In the last two months, a dramatically pervasive issue has finally been exposed. This was due to the appearance of the MeToo movement, begun by activist Tarana Burke. The campaign gained traction on October 15th, when actress Alyssa Milano encouraged all women to disclose their stories of sexual harassment via a simple “#MeToo” hashtag on twitter and other social media sites (her tweet can be seen here).
What Milano may not have expected was the amount of attention her tweet would gain in a very short time, as more and more women began sharing their stories (including dozens of incidents involving celebrities and men in positions of power). Numerous accusations surfaced and implicated well-known men ranging from actor Kevin Spacey to film producer Harvey Weinstein, and have resulted in significant consequences for the accused.
In the media, the accusations sparked a change in perception regarding sexual assault, as many outlets came to the support of women who had experienced assault or harassment. But as stories continue to emerge, some are asking: what can be considered sexual assault? Where do we draw the line?
A more personal example of the MeToo campaign involves British actor Ed Westwick, who was accused of rape by actress Kristina Cohen following an incident at his house. Cohen says she arrived at Westwick’s house together with her former boyfriend, but after a reported unsettling conversation with both men, she decided to take a nap upstairs. During this nap, she was awakened by Westwick on top of her, who Cohen says then proceeded to rape her.
Cohen’s story described a terrible ordeal, but also raised questions for some regarding her decision to take a nap upstairs (even though she felt unsafe after her strange conversation). Furthermore, Westwick himself denied the accusation, claiming that he did not even know Cohen. This example highlights the problematic nature of most sexual assault cases, as it quickly becomes a he-said she-said case if no hard evidence can be provided.
This may also be one of the main reasons many women do not come forward with their experiences of sexual assault, as only 6 out of every 1,000 rape accusations end in a conviction in the United States. Many women also feel ashamed to admit their experiences, as it is ingrained in many societies to blame the victim instead of the perpetrator. The survivors of sexual assault are often themselves criticized for wearing revealing clothing and drinking too much, and are often even told to just keep their knees closed. Society often fails to see that they are not at fault for someone else taking advantage of their body.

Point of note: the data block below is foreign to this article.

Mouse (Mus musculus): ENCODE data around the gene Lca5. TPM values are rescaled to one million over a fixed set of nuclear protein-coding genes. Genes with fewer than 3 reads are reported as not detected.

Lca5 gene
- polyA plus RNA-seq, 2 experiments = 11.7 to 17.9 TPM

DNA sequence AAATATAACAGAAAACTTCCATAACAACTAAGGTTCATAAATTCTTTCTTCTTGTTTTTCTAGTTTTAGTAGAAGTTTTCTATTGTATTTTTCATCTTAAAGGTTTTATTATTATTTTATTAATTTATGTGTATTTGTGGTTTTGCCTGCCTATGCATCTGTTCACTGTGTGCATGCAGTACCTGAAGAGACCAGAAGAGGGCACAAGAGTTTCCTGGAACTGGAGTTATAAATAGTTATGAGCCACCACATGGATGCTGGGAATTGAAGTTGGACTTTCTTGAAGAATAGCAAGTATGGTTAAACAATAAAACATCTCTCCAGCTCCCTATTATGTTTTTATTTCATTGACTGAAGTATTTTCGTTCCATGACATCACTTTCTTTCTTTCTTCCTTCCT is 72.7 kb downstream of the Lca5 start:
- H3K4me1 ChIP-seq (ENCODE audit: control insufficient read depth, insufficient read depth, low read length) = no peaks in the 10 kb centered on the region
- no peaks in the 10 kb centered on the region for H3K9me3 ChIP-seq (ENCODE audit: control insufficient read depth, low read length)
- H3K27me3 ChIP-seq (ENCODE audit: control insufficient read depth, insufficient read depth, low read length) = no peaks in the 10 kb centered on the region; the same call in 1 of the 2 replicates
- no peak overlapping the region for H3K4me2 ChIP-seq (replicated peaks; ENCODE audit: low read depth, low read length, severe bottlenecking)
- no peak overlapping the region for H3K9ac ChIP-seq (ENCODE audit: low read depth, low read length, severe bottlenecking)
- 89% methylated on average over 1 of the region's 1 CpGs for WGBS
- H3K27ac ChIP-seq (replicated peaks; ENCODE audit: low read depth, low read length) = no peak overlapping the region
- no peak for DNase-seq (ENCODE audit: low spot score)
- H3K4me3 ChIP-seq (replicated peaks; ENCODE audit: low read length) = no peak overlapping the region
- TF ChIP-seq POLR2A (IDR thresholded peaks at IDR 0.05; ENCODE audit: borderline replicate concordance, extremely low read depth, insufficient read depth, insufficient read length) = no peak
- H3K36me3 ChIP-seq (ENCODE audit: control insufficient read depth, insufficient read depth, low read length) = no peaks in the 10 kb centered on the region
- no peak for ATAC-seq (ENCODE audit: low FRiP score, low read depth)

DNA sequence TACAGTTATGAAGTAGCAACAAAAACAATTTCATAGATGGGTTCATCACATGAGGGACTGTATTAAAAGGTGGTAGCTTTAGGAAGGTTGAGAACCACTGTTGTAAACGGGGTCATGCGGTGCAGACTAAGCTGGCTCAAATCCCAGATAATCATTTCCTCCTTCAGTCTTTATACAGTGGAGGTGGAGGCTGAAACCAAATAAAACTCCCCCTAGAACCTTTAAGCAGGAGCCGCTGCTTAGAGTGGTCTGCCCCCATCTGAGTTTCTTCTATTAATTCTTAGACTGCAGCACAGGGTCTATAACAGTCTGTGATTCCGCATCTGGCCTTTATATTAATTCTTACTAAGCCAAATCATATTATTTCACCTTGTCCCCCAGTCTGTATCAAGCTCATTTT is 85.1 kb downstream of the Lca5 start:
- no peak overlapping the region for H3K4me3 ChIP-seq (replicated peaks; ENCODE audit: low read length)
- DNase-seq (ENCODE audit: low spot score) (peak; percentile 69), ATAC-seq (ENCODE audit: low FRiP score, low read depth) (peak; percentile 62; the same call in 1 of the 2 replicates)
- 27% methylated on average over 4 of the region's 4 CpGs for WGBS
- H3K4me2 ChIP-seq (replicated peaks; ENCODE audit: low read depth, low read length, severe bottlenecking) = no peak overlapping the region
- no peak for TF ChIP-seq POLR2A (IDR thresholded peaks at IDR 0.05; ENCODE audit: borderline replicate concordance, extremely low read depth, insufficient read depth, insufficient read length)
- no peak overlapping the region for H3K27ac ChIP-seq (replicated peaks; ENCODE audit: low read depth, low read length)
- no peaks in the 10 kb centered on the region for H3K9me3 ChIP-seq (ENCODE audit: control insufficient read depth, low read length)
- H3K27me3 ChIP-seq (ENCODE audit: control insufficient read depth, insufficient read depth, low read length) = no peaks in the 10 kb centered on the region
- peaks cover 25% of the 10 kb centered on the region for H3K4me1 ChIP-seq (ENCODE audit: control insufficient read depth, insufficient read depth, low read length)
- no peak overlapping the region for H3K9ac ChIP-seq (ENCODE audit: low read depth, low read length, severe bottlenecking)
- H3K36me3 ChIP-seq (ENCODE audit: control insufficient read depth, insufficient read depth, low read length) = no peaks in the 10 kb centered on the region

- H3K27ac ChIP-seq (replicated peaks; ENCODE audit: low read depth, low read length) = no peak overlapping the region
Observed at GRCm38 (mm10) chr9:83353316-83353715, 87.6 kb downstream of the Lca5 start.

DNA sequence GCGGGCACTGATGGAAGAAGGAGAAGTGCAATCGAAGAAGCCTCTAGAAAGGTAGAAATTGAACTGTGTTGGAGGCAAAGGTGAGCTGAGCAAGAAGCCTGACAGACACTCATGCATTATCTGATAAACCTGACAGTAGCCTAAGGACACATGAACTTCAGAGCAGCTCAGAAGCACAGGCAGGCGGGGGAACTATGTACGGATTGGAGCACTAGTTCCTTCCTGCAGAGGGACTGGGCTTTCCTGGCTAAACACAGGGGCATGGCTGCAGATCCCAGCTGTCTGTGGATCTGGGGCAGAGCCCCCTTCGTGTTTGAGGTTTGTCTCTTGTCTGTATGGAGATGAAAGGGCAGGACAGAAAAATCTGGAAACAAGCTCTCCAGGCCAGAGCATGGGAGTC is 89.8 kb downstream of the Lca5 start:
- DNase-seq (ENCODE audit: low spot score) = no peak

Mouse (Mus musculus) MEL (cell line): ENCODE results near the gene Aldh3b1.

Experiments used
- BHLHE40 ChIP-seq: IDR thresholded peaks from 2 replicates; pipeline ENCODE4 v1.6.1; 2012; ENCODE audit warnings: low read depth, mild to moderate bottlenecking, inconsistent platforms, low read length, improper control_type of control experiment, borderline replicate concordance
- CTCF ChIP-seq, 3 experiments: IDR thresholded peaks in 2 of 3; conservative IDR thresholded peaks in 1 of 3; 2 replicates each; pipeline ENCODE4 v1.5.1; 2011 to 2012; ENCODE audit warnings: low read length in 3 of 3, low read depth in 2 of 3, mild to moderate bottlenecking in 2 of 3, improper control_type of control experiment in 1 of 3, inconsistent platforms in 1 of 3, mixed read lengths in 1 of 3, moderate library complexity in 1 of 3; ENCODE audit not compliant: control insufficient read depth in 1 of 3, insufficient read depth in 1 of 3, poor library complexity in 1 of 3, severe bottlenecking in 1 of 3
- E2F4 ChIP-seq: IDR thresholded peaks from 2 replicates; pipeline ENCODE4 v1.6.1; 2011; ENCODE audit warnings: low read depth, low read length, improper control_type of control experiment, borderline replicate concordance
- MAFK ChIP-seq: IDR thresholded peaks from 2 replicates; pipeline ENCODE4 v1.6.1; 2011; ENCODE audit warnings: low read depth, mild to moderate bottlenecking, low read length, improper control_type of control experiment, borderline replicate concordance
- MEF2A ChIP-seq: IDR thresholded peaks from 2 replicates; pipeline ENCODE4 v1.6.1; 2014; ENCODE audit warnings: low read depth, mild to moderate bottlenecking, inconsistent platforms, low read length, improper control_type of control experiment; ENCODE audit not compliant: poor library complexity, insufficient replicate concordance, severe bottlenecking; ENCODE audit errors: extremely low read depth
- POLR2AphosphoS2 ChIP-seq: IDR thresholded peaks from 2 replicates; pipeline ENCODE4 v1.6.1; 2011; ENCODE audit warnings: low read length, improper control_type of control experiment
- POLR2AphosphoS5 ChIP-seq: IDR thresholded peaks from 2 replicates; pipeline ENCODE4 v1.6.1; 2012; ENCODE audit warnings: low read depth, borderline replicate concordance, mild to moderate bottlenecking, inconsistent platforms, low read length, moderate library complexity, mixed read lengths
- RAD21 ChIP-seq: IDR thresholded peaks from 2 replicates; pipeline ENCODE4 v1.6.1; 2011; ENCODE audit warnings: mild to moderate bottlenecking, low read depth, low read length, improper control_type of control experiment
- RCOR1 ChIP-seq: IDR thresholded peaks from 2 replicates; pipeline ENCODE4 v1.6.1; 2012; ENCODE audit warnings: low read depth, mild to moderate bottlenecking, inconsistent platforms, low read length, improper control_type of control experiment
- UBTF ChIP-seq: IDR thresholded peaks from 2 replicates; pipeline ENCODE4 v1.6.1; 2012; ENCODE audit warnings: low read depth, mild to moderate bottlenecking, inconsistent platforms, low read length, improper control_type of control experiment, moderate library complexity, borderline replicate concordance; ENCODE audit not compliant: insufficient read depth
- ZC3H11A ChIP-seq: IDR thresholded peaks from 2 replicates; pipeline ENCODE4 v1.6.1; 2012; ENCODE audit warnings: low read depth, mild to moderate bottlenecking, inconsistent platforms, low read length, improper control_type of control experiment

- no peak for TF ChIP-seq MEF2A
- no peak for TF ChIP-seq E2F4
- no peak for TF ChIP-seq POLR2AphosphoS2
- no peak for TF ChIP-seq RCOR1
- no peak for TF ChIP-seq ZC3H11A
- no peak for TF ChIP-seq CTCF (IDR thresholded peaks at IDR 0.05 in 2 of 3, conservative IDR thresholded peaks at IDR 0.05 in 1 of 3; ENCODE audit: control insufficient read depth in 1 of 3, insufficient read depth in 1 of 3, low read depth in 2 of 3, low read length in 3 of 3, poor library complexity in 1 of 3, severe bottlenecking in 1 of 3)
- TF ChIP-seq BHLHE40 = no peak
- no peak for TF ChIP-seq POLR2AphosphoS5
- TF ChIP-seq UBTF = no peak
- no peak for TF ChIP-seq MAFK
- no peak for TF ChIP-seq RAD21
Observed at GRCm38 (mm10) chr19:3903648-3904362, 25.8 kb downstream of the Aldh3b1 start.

The MeToo campaign provides a low threshold for women to come forward, as they can choose to share via the hashtag without providing the story behind it — helping to show the pervasiveness of sexual assault, without having to deal with all the possible judgments attached to having experienced it.
So where should the line be drawn? Are women responsible for determining their own response to unwanted behaviour, if a repeated ‘no’ or other defence is not enough? Is all unwanted behaviour towards women immediately sexual assault? Careful consideration should be given to this global issue, as each case is different from the next. The wider implications of the MeToo campaign include the instilled sexism and disregard of women by men in society, which highlights the importance of a thorough investigation without judgment. Sexual assault and rape are old issues, but are still as important as ever in creating a safe environment for all.
The key to understanding the MeToo campaign and resolving unwanted sexual behaviour by men towards women, is in recognising the strength and courage it takes for a victim to come forward with an accusation. Sometimes it could be enough to just listen to what they have to say and to look at the bigger picture. If it is recognised by society as a severe problem that occurs in daily life, steps can be taken towards a more inclusive and judgment-free society.
Responsibility for correcting the issue, however, is not just in the hands of men and women. It lies with each nation’s media and justice systems — to review cases objectively and without bias, to discuss the issues sensitively, and to take action towards a safer environment for everyone.
by Janneke Kempen (Rotterdam, The Netherlands)